Sunday, June 14, 2015

New Gemstone Deposits Discovered

WHAT TO LOOK FOR
Look for light-gray cobbles and boulders sitting along the side of the dirt roads. Many contain a thin reaction rims coating the opals within. In addition to the common white to black opals, look for orange to red Mexican opals, very rare 'fire' opals (might be more likely to find fire opals at depth, but be careful about digging holes, the BLM does not like the public digging on their own public land.) The area also has a variety of agates including the popular, dendritic, Sweetwater agate. 


WYOMING - the Gemstone State?
Many previously unreported gemstone deposits were recently discovered in Wyoming from about 1975 to 2007, and one person, the GemHunter (aka Dan Hausel) occupied 3 decades of that time and found dozens and dozens of gemstones deposits that were previously unreported. Then, after writing a gemstone book for rockhounds and prospectors, some of those who read books by the Gemhunter, found additional gemstone deposits and continue to find them every year.

For three decades, the GemHunter made dozens of discoveries in a state that was thought to be poorly mineralized. But today, Wyoming sits at the top of all states for variety and diversity in gemstone minerals. So, why did it take so long for someone to find gemstones in Wyoming - guess nobody ever bothered to look.

The geology of Wyoming is favorable for more gemstone, diamond and gold discoveries. And prior to leaving Wyoming, the GemHunter identified hundreds of mineral anomalies, made many discoveries including the discovery of the largest iolite gemstones on earth (some the size of smart cars), and a whole new gold district, along with other discoveries.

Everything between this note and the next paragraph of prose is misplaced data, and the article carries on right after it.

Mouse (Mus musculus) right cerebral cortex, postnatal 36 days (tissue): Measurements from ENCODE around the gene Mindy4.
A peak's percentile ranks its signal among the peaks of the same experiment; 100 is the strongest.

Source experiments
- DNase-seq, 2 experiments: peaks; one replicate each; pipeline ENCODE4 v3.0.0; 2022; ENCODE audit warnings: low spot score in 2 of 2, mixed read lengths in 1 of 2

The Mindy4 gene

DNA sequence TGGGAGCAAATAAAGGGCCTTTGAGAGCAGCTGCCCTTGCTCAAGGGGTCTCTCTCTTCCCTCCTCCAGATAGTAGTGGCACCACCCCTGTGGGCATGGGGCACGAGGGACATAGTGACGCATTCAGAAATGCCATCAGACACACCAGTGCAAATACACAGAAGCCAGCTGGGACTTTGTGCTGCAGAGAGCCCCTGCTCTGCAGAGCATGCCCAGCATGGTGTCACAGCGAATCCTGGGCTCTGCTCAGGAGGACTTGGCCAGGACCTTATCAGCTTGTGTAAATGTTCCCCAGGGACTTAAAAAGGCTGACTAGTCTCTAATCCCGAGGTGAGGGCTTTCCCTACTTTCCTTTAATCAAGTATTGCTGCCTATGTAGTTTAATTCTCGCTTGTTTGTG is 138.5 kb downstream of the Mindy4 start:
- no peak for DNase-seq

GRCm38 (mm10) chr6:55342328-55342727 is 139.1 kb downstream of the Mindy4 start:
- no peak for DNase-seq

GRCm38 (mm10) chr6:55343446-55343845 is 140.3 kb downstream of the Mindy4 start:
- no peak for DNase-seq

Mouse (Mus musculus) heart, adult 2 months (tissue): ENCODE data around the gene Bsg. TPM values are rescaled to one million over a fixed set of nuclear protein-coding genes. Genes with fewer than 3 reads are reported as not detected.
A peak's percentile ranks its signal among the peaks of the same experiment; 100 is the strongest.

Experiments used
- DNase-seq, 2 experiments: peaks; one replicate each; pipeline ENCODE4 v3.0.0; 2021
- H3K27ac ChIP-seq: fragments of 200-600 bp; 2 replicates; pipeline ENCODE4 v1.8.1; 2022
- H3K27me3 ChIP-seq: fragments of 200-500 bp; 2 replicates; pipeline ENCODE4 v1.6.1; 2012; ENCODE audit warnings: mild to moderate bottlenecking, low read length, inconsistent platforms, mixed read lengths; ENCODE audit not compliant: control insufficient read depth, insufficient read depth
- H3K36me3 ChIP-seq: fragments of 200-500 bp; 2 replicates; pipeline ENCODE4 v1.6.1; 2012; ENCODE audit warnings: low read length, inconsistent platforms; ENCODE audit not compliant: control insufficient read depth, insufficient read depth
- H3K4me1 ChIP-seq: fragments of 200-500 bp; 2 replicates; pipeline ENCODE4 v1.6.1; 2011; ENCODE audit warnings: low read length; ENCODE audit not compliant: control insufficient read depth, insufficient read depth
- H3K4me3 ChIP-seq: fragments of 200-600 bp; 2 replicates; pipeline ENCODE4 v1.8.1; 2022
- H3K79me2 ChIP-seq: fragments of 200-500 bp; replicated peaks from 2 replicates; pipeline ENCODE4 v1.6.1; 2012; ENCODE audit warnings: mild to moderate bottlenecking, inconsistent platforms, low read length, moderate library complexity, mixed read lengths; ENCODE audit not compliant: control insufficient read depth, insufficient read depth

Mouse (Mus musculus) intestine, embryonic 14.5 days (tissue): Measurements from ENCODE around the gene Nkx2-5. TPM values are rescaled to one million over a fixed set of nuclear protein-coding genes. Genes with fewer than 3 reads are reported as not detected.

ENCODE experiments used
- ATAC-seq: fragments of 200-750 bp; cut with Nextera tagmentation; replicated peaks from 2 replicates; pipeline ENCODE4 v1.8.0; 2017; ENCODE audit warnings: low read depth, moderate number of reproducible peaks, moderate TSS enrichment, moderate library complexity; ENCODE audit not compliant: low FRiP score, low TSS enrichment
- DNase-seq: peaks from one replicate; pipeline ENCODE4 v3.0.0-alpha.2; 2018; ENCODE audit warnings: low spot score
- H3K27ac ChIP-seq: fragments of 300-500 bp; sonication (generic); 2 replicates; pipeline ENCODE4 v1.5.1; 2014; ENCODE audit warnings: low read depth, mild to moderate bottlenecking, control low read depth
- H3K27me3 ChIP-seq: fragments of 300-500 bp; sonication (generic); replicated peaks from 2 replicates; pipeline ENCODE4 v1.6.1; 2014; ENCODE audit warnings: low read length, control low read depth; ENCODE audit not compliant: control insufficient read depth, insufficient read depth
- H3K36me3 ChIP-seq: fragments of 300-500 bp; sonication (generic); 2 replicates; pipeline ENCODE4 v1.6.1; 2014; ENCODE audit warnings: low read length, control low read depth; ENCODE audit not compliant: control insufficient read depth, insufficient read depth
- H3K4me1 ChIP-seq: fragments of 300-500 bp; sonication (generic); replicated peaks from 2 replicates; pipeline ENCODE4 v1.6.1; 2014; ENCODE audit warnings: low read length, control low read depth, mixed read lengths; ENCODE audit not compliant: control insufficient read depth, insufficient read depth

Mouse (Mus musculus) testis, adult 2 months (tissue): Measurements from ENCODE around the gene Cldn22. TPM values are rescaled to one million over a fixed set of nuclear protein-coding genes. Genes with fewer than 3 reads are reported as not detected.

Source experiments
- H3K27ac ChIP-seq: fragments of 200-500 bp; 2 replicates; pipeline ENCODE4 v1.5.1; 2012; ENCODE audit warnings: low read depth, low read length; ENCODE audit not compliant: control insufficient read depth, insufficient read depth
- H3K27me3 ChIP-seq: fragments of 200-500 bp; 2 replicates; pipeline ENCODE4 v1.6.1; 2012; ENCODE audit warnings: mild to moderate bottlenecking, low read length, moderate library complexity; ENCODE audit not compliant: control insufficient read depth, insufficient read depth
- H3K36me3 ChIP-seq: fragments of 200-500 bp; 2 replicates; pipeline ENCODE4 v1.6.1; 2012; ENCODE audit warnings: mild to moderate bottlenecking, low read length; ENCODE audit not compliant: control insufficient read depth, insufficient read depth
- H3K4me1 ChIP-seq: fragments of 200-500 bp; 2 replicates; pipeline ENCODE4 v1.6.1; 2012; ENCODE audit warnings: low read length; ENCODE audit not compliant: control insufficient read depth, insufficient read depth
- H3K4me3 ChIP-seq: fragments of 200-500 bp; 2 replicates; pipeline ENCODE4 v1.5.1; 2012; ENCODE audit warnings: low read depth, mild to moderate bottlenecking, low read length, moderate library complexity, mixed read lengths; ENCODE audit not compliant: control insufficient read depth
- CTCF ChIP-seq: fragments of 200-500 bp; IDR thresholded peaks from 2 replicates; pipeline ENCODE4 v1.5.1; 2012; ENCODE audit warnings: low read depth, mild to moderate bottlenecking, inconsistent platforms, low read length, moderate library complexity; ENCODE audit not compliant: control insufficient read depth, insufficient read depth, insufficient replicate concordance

The GemHunter, aka Dan Hausel, brought international recognition to Wyoming before leaving the cowboy state. He reports he was on the trail of several other ruby, sapphire, iolite, diamond and gold discoveries in Wyoming but decided to hang up his hat after the Wyoming Geological Survey was decimated by the agency's director, resulting and 50% of the Survey staff retiring, resigning, transferring or just expiring. Yes, three staff members left in pine boxes and didn't have the opportunity to resign.

And why was there never any investigation? Could it have been politics and greed. Naw, just because the democratic party took control in Wyoming for the first time in decades doesn't mean they had any thing to do with the distruction of so many people's lives and careers. But, for such a small staff to lose nearly 14% to death, with 27% developing heart conditions during this period, you think someone would have investigated.

Well, back to opals. Are there other opal deposits in Wyoming? Very likely. The geology is extremely favorable as the state has been buried in silicic volcanic ash numerous times during the Tertiary. And these types of layered ashes, are perfect sources for opal. So, yes, there is a lot of opal out there ready to be discovered.


Beautiful natural Cedar Rim rough opal breccia ('wyoming fire opal'). This would likely polish up very nicely.
More 'mexican fire opal' which we call the Wyoming opal. This specimen
is known as the 'illegal alien fire opal'
Black opal from Cedar Rim
Blue opal in black opal matrix.
Spectacular 'honey' opal breccia from Cedar Rim, Wyoming
Blue opal from Cedar Rim
Precious opal in common white opal, Cedar Rim.
Glitter opal
light blue opal, Wyoming



1 comment:

  1. Thanks a lot for sharing such a useful information, ideas with us. This is a great list of blog which will definitely help us in selecting perfect gemstones.
    I really love Tanzanite gemstones beacause it's deep blue shade is so beautiful.

    ReplyDelete